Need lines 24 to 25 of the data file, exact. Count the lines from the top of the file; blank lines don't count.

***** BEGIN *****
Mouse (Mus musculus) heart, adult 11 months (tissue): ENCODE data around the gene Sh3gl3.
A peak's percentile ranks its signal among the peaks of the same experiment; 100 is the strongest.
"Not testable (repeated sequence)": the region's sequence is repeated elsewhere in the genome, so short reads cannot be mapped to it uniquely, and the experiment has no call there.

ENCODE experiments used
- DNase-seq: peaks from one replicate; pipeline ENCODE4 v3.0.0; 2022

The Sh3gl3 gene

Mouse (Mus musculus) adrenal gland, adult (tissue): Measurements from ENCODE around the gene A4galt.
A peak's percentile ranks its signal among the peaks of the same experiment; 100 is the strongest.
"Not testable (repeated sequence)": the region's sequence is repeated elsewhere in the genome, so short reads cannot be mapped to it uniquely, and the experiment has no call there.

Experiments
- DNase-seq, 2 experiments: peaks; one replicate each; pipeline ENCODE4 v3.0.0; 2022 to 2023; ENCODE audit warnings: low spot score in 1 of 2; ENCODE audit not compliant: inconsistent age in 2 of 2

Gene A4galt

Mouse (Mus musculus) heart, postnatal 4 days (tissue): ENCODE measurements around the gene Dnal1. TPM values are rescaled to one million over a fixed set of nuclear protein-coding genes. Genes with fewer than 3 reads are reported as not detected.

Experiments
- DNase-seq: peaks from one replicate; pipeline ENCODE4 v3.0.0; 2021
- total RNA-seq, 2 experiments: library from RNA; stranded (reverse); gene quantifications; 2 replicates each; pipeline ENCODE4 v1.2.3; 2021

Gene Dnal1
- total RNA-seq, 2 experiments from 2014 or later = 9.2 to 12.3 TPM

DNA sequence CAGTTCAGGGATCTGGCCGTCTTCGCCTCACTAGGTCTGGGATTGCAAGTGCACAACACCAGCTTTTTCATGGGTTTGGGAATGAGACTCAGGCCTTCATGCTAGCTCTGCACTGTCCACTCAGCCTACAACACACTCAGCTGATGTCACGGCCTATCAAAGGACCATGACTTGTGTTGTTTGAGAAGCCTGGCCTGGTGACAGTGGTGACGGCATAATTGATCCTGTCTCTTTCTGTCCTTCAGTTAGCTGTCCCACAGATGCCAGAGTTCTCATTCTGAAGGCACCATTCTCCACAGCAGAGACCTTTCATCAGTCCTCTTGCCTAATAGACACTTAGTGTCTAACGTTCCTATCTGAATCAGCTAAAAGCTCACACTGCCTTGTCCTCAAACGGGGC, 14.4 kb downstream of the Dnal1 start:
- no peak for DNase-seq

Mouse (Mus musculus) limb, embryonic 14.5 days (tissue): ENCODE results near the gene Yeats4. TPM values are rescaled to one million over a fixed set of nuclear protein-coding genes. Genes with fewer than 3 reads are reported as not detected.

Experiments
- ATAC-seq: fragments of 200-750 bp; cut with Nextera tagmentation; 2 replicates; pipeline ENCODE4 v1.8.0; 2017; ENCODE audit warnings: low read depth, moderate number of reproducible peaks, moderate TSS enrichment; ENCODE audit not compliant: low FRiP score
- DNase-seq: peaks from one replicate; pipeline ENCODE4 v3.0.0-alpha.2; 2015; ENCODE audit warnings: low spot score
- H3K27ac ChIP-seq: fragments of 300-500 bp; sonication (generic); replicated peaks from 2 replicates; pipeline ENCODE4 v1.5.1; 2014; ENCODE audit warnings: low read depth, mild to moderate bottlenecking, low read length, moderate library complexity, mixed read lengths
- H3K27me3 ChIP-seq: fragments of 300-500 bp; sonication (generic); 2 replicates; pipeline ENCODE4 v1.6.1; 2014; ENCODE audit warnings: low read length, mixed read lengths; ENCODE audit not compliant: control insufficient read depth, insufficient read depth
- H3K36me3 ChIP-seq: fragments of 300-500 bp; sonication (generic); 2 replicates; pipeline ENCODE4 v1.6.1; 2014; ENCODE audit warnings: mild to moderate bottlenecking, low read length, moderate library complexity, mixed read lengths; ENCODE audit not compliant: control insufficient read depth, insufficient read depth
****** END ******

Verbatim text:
- DNase-seq: peaks from one replicate; pipeline ENCODE4 v3.0.0-alpha.2; 2015; ENCODE audit warnings: low spot score
- H3K27ac ChIP-seq: fragments of 300-500 bp; sonication (generic); replicated peaks from 2 replicates; pipeline ENCODE4 v1.5.1; 2014; ENCODE audit warnings: low read depth, mild to moderate bottlenecking, low read length, moderate library complexity, mixed read lengths